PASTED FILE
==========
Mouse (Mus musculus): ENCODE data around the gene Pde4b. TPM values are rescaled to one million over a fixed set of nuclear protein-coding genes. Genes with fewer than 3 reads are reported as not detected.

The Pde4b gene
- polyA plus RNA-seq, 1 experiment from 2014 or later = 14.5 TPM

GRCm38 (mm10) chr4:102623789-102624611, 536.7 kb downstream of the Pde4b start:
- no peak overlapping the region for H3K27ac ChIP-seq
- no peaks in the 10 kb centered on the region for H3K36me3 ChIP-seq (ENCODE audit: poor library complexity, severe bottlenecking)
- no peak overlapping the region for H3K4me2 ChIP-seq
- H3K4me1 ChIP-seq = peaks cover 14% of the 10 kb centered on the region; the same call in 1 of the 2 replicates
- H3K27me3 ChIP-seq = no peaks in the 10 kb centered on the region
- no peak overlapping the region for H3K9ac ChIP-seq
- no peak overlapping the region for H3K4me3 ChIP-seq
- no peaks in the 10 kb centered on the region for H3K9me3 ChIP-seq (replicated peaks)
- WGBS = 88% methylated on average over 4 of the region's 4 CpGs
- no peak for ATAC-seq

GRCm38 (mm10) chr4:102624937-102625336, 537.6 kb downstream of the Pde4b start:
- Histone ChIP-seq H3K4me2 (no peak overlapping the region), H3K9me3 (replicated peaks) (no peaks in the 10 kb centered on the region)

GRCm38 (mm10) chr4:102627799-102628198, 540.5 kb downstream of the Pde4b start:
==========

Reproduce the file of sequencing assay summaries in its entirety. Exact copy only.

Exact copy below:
Mouse (Mus musculus): ENCODE data around the gene Pde4b. TPM values are rescaled to one million over a fixed set of nuclear protein-coding genes. Genes with fewer than 3 reads are reported as not detected.

The Pde4b gene
- polyA plus RNA-seq, 1 experiment from 2014 or later = 14.5 TPM

GRCm38 (mm10) chr4:102623789-102624611, 536.7 kb downstream of the Pde4b start:
- no peak overlapping the region for H3K27ac ChIP-seq
- no peaks in the 10 kb centered on the region for H3K36me3 ChIP-seq (ENCODE audit: poor library complexity, severe bottlenecking)
- no peak overlapping the region for H3K4me2 ChIP-seq
- H3K4me1 ChIP-seq = peaks cover 14% of the 10 kb centered on the region; the same call in 1 of the 2 replicates
- H3K27me3 ChIP-seq = no peaks in the 10 kb centered on the region
- no peak overlapping the region for H3K9ac ChIP-seq
- no peak overlapping the region for H3K4me3 ChIP-seq
- no peaks in the 10 kb centered on the region for H3K9me3 ChIP-seq (replicated peaks)
- WGBS = 88% methylated on average over 4 of the region's 4 CpGs
- no peak for ATAC-seq

GRCm38 (mm10) chr4:102624937-102625336, 537.6 kb downstream of the Pde4b start:
- Histone ChIP-seq H3K4me2 (no peak overlapping the region), H3K9me3 (replicated peaks) (no peaks in the 10 kb centered on the region)

GRCm38 (mm10) chr4:102627799-102628198, 540.5 kb downstream of the Pde4b start: